Pennsylvania man accused of torture and exporting guns to Iraq

The following story contains a description of violence that can be annoying to some readers.

The Justice Department arrested a Pennsylvania man on Thursday on charges of torture of what he allegedly committed in 2015 while working in Iraq. These new counts have been added to the 2018 indictment alleging that he illegally exported gun parts and tools from the United States to Iraq as part of a weapons project in Kurdistan, said Assistant Secretary of Justice Kenneth. A. Polite, Jr., Assistant Secretary of Justice, said in a statement on Friday.

Defendant Ross Roggio, 53, owns a construction consulting firm, Roggio Consulting Company, LLC in Stroudsburg.

According to the complaint, the Loggio company entered into a deal with Kurdish authorities to control the construction of a weapons factory to produce weapons for Kurdish soldiers in the Kurdish region of Iraq. As part of this arrangement, Kurdish soldiers have been made available to Roggio.

Employees are concerned about the weapons project, by revealing its presence to individuals outside Kurdistan and revealing to Kurdish authorities that Loggio is incapable of producing weapons and is diverting instead. Roggio used their money for his personal use to prevent employees from interfering with the project by armed Kurdish soldiers with bags on his head in the Kurdistan region. I was kidnapped from his house. According to the indictment, the employee was held in a military facility for 39 days and tortured during multiple cross-examination sessions led by Roggio.

During the cross-examination, Loggio instructed Kurdish soldiers to suffocate employees with bags. Taser him in the groin and other areas of his body. I hit him with a fist and a rubber hose. He jumps violently on his chest while wearing military boots. He threatens to cut one of his fingers while applying pressure to his finger with a large cutting tool. The indictment also alleges that during a session, Roggio lost his consciousness by wrapping a belt around the employee’s neck, pulling it off the ground, and hanging it in the air.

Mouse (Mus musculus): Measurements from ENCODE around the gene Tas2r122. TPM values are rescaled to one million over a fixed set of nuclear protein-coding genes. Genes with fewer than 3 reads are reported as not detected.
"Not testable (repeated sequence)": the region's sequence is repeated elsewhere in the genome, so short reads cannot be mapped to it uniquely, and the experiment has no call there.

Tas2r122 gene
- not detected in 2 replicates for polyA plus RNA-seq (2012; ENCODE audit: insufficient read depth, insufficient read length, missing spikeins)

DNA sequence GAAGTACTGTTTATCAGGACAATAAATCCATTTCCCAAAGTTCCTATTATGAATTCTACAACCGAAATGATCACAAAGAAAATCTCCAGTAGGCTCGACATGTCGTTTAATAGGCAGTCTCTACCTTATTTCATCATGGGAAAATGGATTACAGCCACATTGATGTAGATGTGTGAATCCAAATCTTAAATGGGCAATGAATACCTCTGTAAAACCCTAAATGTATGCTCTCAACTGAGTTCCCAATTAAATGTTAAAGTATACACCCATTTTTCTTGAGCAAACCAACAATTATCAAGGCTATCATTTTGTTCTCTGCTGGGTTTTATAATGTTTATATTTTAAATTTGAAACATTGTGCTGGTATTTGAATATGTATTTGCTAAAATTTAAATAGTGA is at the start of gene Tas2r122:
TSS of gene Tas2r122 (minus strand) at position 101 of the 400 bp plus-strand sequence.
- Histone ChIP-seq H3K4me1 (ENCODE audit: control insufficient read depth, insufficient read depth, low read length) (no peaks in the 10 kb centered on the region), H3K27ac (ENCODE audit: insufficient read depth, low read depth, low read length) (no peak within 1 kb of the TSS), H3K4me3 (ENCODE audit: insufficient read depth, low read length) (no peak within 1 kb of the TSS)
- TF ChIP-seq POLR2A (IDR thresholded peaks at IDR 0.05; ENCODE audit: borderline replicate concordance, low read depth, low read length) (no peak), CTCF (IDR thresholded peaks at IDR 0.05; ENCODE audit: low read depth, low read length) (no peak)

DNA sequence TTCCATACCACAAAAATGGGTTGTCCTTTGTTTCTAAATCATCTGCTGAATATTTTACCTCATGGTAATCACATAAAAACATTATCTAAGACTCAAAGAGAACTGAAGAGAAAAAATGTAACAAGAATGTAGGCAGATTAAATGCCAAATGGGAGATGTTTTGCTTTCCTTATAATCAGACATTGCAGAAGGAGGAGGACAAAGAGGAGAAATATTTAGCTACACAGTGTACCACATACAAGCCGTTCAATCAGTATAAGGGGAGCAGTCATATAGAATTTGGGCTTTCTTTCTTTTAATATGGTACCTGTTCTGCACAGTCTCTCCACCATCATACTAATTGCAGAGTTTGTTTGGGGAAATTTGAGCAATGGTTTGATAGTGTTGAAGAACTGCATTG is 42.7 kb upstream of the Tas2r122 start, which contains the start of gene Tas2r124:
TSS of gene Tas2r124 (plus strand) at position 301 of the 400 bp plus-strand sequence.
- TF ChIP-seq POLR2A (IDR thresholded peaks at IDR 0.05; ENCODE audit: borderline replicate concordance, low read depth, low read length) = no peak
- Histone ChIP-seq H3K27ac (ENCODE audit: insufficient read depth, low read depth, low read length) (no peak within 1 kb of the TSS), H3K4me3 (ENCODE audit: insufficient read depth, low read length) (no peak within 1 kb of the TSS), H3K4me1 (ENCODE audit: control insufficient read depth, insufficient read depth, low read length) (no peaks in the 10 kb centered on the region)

The indictment stated that under Roggio’s instructions, some of his other employees were forced to see some of the torture, with the intention of causing severe pain to the victims. This is allegedly done to intimidate and intimidate other employees by showing them what would happen if they tried to interfere with the weapons project.

A grand jury investigating the case claimed that the torture lasted from around October 14, 2015 to November 21, 2015, saying that Strawsburg’s Roggio Consulting Company “exported defense services and goods without a license.” He continues to blame him for violating the Arms Export Control Act. .. The indictment indicates that it is unlikely that a license will be granted under current US law.

According to the indictment, between 2013 and 2017, Roggio and two unidentified conspirators aim to send gun parts to Iraq, which will be used to manufacture finished guns at a manufacturing facility built by Roggio. So I bought a gun part in the US and tried to buy it. And operation.

Roggio is the second US citizen charged with violating the 1994 torture law.

If convicted, he faces up to 20 years in prison for each torture charge and a maximum statutory sentence of 705 for the remaining 37 sentences. Judges in the federal district court make decisions in light of US decision guidelines and other statutory factors.

The FBI and Homeland Security investigations investigated allegations of torture and participated in the investigation of arms export violations by the Ministry of Commerce, the Bureau of Industry and Security, and the Office of Export Enforcement.

Beth Brelje


Beth Brelje is a research journalist who reports on the most interesting and sometimes hidden news in Pennsylvania’s politics, courts, and federals. Send her an idea for your story: [email protected]

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